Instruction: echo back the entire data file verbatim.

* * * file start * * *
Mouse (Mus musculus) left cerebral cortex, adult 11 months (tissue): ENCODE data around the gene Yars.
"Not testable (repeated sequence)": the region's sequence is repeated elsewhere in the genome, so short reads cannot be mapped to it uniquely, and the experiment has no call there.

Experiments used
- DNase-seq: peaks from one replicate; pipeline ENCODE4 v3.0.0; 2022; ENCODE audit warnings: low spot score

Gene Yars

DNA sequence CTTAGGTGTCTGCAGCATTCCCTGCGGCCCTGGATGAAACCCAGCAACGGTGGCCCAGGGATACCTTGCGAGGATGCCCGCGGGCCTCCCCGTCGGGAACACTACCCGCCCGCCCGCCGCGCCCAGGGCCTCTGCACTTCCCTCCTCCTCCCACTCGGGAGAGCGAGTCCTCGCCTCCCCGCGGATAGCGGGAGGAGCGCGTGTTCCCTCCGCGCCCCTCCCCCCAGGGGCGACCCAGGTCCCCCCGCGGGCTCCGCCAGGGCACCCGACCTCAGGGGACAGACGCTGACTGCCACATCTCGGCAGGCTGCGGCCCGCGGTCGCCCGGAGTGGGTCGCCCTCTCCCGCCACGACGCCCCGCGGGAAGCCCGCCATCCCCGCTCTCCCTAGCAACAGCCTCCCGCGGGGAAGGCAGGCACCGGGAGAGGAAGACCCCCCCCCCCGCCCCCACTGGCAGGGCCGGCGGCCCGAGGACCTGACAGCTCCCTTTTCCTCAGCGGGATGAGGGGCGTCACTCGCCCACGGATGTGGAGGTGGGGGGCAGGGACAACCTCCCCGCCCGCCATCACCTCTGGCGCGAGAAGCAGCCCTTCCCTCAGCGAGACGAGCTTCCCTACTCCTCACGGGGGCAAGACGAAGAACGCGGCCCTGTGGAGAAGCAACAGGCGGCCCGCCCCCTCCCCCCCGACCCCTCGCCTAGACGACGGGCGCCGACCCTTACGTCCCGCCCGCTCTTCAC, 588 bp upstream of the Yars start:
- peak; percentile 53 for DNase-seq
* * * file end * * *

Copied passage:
Mouse (Mus musculus) left cerebral cortex, adult 11 months (tissue): ENCODE data around the gene Yars.
"Not testable (repeated sequence)": the region's sequence is repeated elsewhere in the genome, so short reads cannot be mapped to it uniquely, and the experiment has no call there.

Experiments used
- DNase-seq: peaks from one replicate; pipeline ENCODE4 v3.0.0; 2022; ENCODE audit warnings: low spot score

Gene Yars

DNA sequence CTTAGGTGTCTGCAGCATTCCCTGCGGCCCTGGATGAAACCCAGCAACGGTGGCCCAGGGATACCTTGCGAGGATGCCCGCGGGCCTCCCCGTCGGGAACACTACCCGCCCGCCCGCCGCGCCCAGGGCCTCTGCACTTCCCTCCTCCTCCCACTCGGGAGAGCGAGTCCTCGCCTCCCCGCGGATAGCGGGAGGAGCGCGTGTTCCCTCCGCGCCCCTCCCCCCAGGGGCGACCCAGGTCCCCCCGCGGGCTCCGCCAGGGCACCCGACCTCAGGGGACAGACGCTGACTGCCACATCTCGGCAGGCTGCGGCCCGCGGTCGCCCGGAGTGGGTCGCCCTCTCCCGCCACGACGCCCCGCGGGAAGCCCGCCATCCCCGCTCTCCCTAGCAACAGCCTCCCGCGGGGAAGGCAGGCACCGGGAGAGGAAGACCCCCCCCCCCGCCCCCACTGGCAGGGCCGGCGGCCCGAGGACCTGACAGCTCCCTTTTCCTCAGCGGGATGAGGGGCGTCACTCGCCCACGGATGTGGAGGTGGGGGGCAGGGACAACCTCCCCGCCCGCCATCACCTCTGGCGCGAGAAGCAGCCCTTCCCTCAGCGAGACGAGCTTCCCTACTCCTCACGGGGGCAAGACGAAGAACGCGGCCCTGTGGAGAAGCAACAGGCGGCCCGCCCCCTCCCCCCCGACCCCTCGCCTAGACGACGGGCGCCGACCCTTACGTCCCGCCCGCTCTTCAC, 588 bp upstream of the Yars start:
- peak; percentile 53 for DNase-seq